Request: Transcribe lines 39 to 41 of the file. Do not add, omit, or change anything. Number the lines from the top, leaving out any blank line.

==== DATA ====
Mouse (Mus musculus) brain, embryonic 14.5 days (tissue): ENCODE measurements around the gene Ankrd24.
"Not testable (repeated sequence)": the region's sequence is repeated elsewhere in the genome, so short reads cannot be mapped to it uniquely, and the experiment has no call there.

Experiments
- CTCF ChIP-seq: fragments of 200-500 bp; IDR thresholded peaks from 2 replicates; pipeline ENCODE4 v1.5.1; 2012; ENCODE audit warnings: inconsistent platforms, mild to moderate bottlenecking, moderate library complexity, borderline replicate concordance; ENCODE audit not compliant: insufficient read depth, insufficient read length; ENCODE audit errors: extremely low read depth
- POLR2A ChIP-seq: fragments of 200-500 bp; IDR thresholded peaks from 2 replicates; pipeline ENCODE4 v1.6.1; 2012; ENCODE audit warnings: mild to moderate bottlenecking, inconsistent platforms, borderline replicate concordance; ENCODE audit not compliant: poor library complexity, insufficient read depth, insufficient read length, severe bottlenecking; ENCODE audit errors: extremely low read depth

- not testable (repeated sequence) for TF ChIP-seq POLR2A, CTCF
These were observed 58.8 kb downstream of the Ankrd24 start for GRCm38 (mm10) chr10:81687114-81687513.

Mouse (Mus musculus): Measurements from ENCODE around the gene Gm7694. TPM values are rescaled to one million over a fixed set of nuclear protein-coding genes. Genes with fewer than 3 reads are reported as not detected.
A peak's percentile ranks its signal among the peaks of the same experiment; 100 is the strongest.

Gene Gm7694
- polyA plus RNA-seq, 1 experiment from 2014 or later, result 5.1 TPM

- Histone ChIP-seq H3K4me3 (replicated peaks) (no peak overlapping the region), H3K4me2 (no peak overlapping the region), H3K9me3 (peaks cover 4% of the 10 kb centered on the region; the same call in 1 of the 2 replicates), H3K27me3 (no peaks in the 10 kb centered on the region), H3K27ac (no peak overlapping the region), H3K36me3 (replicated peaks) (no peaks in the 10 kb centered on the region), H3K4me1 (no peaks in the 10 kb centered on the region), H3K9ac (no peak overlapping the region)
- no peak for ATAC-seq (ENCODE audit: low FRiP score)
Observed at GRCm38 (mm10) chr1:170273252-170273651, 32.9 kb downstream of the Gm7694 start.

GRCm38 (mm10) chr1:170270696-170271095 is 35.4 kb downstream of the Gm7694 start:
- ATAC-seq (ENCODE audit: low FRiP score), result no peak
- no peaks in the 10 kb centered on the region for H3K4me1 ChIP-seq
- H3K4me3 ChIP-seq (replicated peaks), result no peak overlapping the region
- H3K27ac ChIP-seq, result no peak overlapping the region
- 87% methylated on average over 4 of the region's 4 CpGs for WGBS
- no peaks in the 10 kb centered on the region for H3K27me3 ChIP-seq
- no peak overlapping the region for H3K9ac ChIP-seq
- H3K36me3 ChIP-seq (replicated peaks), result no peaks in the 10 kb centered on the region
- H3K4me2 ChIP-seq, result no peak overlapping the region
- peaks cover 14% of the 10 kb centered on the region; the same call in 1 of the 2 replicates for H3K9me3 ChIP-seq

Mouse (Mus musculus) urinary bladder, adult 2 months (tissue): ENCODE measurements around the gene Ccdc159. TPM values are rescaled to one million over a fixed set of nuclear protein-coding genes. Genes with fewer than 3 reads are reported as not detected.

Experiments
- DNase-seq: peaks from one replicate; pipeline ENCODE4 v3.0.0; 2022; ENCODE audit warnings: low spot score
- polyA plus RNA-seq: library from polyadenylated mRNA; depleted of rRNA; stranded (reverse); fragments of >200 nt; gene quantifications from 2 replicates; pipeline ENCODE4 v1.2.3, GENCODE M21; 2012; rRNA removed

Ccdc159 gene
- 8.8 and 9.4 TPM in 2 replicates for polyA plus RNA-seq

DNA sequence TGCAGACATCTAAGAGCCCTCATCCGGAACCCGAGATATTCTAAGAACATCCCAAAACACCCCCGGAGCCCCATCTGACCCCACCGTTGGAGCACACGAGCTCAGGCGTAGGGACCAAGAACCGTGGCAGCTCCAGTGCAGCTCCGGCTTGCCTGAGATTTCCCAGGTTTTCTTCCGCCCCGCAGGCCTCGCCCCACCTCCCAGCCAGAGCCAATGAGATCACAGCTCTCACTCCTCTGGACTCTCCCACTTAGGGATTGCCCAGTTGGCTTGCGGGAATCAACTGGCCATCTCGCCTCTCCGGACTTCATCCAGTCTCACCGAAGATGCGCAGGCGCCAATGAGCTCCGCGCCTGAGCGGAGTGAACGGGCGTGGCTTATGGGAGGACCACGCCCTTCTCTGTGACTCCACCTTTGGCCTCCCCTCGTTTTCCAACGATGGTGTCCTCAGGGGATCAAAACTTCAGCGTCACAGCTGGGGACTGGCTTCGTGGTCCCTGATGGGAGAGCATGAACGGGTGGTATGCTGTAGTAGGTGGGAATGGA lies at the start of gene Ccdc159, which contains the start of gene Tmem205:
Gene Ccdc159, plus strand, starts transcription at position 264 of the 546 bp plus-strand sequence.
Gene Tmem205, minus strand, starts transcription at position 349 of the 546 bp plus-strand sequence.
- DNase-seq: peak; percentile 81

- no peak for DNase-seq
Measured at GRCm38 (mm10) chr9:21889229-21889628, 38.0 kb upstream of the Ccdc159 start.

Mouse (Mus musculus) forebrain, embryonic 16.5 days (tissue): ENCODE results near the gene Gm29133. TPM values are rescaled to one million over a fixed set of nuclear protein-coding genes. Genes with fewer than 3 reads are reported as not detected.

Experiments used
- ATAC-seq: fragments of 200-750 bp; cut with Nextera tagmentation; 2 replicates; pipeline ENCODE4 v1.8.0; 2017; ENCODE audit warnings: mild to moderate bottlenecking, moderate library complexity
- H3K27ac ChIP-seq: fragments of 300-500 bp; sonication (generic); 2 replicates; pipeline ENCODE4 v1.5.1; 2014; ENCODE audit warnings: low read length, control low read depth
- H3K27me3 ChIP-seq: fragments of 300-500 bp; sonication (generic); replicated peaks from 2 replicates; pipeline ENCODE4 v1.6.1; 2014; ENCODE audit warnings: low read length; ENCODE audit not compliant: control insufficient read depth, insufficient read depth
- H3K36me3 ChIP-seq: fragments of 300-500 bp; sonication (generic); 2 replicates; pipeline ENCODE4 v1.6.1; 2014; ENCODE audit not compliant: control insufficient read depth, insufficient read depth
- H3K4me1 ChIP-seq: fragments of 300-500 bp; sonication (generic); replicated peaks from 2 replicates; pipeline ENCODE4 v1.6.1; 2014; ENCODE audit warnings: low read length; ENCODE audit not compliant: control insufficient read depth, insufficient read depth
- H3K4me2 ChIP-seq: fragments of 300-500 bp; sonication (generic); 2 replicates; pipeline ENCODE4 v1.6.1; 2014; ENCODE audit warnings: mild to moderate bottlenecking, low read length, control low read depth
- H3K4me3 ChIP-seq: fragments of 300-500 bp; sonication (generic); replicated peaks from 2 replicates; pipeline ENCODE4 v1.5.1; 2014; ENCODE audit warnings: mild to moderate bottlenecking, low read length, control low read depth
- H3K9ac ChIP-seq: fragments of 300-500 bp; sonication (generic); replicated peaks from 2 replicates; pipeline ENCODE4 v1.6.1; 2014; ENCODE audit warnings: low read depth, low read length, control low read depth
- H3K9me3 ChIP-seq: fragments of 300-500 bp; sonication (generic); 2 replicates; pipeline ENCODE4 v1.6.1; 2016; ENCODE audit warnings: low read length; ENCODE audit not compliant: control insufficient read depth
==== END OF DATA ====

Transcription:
Experiments used
- ATAC-seq: fragments of 200-750 bp; cut with Nextera tagmentation; 2 replicates; pipeline ENCODE4 v1.8.0; 2017; ENCODE audit warnings: mild to moderate bottlenecking, moderate library complexity
- H3K27ac ChIP-seq: fragments of 300-500 bp; sonication (generic); 2 replicates; pipeline ENCODE4 v1.5.1; 2014; ENCODE audit warnings: low read length, control low read depth